CHARLOTTE, N.C. - Mike Rucker had eight sacks at this point last season. The Carolina Panthers were well on their way to the NFC title and Rucker was headed to his first Pro Bowl.
What a difference a year makes.
Rucker has just half a sack this season and the slumping Panthers are 1-6.
The defensive end isn't ready to write off the season, but realizes matching his career-high of 12 sacks is a longshot.
"I feel like I haven't played my best ball, and I feel like I still have that in me," Rucker said. "I'm really concentrating this week because I know I can get back there and get more pressure on the quarterback than I've been getting."
He vowed to have his eye on quarterback Kerry Collins on Sunday when the Panthers play the Oakland Raiders.
"I'm looking myself in the mirror and saying, 'Ruck, you need to get more.' That is what I'm doing and I'm going to keep on doing," he said.
Part of Rucker's decline this season is because teams have blocked him differently this year. It's the same strategy opponents used on end Julius Peppers last year. When Peppers was being double-teamed, Rucker had room to move.
Now that teams have to focus on both ends, Rucker has been neutralized. He won't use that as an excuse for Carolina ranking 30th in the league in sacks per opponents' pass plays.
"You have to fight and keep on fighting," Rucker said. "If you are getting doubled, you have to fight through the double team. A lot of people get doubled, and you just have to beat it."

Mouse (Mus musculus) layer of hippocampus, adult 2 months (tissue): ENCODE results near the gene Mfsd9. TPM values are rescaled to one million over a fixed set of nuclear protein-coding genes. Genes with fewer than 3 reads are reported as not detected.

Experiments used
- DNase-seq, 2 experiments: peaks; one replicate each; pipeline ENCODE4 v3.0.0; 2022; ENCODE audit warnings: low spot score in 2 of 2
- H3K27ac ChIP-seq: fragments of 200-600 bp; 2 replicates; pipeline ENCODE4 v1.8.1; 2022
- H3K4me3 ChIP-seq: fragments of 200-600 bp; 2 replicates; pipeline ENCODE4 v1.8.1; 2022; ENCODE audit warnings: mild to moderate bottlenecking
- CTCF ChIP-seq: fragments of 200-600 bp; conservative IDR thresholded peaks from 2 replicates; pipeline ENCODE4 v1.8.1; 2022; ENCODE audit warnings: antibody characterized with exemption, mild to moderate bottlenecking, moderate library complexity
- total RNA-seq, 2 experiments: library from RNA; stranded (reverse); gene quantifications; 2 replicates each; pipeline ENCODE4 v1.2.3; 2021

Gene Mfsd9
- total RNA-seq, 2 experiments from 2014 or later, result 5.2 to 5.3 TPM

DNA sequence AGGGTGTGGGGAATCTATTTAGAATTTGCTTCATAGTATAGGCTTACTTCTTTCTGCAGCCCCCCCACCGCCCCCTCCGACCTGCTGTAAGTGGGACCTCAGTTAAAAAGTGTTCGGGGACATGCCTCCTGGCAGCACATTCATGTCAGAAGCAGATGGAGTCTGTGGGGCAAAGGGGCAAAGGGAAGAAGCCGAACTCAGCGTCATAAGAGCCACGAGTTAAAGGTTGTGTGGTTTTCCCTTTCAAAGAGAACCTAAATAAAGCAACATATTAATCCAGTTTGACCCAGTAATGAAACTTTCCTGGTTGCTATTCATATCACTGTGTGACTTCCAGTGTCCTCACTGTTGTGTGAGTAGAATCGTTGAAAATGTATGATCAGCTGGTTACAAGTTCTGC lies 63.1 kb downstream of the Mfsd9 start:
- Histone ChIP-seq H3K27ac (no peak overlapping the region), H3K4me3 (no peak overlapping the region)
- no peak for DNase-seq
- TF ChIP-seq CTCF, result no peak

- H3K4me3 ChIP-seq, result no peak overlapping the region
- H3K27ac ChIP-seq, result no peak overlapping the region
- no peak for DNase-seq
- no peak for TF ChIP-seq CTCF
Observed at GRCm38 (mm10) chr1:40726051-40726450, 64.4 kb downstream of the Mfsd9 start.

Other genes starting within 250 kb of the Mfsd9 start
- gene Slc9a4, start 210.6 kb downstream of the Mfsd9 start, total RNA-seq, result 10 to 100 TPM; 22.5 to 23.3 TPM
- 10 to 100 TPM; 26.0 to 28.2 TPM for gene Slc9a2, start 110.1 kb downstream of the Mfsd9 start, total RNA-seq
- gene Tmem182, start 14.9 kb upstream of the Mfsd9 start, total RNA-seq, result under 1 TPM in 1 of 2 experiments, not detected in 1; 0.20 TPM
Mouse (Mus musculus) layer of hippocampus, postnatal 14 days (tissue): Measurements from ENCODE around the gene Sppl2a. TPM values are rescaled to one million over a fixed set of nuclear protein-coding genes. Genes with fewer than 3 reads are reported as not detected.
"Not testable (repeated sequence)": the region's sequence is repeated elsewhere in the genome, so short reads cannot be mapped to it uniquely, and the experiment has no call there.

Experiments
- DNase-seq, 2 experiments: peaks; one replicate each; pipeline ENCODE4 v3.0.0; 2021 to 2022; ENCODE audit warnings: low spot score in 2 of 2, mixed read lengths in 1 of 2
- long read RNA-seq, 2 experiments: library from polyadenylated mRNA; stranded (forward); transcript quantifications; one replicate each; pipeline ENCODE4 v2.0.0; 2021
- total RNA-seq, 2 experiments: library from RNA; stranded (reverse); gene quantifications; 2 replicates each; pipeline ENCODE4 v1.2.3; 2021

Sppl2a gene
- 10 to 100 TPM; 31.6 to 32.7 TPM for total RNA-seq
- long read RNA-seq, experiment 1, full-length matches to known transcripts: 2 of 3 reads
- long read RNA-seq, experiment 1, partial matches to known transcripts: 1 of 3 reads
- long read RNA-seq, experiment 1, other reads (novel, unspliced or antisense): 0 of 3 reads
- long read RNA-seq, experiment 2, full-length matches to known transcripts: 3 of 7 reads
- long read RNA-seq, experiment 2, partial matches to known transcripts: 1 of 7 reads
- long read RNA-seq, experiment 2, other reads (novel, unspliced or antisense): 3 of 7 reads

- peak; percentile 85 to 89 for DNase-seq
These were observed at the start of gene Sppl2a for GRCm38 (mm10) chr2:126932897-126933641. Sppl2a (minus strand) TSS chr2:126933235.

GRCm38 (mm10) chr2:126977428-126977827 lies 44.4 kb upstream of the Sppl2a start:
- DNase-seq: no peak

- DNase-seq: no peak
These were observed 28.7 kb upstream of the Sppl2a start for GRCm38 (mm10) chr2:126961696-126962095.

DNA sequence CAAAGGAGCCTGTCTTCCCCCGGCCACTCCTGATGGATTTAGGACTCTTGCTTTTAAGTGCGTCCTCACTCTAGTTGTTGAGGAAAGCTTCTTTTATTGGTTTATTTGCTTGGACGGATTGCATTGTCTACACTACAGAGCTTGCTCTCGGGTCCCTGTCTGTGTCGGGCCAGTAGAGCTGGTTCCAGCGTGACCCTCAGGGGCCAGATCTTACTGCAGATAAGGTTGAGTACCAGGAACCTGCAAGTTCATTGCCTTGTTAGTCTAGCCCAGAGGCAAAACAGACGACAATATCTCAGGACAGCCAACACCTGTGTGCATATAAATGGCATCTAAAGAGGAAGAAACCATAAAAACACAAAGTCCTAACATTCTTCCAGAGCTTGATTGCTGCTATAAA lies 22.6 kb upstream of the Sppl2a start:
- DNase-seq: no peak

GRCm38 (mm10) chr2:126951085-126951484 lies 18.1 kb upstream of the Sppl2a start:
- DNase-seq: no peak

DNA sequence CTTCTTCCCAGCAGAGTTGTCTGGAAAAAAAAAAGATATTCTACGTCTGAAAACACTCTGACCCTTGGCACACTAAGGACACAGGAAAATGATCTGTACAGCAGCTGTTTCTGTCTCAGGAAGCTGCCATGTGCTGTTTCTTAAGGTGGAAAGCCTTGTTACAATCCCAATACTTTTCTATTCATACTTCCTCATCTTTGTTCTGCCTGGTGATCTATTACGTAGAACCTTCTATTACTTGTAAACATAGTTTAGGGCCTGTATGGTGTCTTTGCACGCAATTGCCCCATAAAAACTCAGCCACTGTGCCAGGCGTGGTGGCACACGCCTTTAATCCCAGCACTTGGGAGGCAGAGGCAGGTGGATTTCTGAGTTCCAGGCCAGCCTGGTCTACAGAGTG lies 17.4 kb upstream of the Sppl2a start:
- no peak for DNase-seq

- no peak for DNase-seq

The loss of All-Pro tackle Kris Jenkins, who is out for the season with a shoulder injury, has undoubtedly hurt Carolina's pass rushing. But coach John Fox thinks the secondary needs to step up and help.
"Pass defense is not all on the defensive line - it's the secondary's job to make the quarterback hesitate," Fox said. "When you make him hesitate, it buys time for your rush. It's an area where you have to be in concert, and we have to continue to improve in that area."
There's also a possibility Rucker has been a bit hesitant this season after a frightening battle with an irregular heartbeat.
He first noticed during a game in Denver, but thought the high altitude was causing it. When his heart started racing again after just a few plays against Philadelphia on Oct. 17, he feared something was seriously wrong.
Rucker left the Eagles game, but team doctors could find no cause for the irregular heartbeat.
They cleared him to play the next week against San Diego, but Rucker said he was a little frightened against the Chargers.
"Playing against San Diego, I was a little tentative thinking it was going to pop back," he said. "But it didn't. So I haven't thought about it anymore."